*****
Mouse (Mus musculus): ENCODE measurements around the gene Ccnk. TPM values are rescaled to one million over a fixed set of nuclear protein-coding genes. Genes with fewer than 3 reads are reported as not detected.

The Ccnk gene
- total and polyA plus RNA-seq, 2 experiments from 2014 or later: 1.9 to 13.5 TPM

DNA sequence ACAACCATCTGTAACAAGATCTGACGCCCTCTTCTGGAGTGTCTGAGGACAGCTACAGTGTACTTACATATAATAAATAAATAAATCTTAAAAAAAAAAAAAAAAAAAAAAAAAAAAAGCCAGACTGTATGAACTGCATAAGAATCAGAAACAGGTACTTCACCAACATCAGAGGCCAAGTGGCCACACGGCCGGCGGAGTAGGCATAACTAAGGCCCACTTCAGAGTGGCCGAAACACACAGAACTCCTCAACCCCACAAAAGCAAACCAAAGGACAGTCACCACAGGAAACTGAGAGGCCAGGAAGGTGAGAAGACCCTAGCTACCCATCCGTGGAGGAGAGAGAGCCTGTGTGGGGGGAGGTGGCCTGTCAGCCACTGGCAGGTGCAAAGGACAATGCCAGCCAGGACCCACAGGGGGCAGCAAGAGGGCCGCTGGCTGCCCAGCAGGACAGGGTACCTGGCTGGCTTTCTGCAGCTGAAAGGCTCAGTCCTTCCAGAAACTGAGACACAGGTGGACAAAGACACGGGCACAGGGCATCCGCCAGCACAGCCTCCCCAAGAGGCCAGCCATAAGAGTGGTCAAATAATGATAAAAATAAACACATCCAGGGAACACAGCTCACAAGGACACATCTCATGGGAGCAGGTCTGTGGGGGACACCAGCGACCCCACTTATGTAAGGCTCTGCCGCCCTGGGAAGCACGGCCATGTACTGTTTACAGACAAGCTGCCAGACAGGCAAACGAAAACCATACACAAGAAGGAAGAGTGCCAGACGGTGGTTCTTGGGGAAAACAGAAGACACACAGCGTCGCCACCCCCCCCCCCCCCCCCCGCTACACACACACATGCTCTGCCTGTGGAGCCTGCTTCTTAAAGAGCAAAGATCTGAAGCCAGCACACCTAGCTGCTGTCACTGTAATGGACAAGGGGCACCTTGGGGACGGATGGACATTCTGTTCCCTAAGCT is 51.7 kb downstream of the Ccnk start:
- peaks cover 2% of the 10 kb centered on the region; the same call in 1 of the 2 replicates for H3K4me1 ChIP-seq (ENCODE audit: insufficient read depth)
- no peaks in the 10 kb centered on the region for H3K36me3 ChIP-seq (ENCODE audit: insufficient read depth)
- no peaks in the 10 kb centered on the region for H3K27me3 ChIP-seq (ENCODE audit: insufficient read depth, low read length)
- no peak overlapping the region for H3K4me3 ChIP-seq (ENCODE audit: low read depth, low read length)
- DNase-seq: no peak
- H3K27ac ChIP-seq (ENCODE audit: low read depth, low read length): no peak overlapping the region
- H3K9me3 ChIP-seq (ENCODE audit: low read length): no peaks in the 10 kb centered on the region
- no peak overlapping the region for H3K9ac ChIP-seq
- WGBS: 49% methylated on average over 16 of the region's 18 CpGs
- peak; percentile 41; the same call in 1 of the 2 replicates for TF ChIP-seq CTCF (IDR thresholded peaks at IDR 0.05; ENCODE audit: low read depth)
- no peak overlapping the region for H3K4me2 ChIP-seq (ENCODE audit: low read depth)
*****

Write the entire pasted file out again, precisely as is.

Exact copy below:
Mouse (Mus musculus): ENCODE measurements around the gene Ccnk. TPM values are rescaled to one million over a fixed set of nuclear protein-coding genes. Genes with fewer than 3 reads are reported as not detected.

The Ccnk gene
- total and polyA plus RNA-seq, 2 experiments from 2014 or later: 1.9 to 13.5 TPM

DNA sequence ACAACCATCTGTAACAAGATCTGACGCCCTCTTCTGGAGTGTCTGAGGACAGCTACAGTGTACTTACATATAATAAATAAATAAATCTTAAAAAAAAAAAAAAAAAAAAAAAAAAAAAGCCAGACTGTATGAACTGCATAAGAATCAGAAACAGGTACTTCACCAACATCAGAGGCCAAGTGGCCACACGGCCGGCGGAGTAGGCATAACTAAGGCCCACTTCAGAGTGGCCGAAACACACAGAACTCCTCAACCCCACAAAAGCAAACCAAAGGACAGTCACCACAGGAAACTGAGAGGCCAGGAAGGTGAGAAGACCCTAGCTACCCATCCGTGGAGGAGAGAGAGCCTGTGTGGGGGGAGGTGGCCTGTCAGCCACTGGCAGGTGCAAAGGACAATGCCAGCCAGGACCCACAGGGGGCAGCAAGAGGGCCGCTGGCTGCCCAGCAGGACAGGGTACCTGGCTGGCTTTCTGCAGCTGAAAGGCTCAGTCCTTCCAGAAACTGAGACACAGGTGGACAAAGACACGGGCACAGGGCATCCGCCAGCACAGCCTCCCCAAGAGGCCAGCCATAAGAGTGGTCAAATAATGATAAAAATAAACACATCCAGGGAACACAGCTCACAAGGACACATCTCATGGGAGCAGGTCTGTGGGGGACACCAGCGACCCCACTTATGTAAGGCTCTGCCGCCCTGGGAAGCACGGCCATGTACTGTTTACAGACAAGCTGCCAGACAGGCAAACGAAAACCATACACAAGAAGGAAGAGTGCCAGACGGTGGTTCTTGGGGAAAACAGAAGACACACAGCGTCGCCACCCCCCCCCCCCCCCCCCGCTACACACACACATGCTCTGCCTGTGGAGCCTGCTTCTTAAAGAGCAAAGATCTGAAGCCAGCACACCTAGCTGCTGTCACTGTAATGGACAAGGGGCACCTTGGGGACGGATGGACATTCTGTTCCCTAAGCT is 51.7 kb downstream of the Ccnk start:
- peaks cover 2% of the 10 kb centered on the region; the same call in 1 of the 2 replicates for H3K4me1 ChIP-seq (ENCODE audit: insufficient read depth)
- no peaks in the 10 kb centered on the region for H3K36me3 ChIP-seq (ENCODE audit: insufficient read depth)
- no peaks in the 10 kb centered on the region for H3K27me3 ChIP-seq (ENCODE audit: insufficient read depth, low read length)
- no peak overlapping the region for H3K4me3 ChIP-seq (ENCODE audit: low read depth, low read length)
- DNase-seq: no peak
- H3K27ac ChIP-seq (ENCODE audit: low read depth, low read length): no peak overlapping the region
- H3K9me3 ChIP-seq (ENCODE audit: low read length): no peaks in the 10 kb centered on the region
- no peak overlapping the region for H3K9ac ChIP-seq
- WGBS: 49% methylated on average over 16 of the region's 18 CpGs
- peak; percentile 41; the same call in 1 of the 2 replicates for TF ChIP-seq CTCF (IDR thresholded peaks at IDR 0.05; ENCODE audit: low read depth)
- no peak overlapping the region for H3K4me2 ChIP-seq (ENCODE audit: low read depth)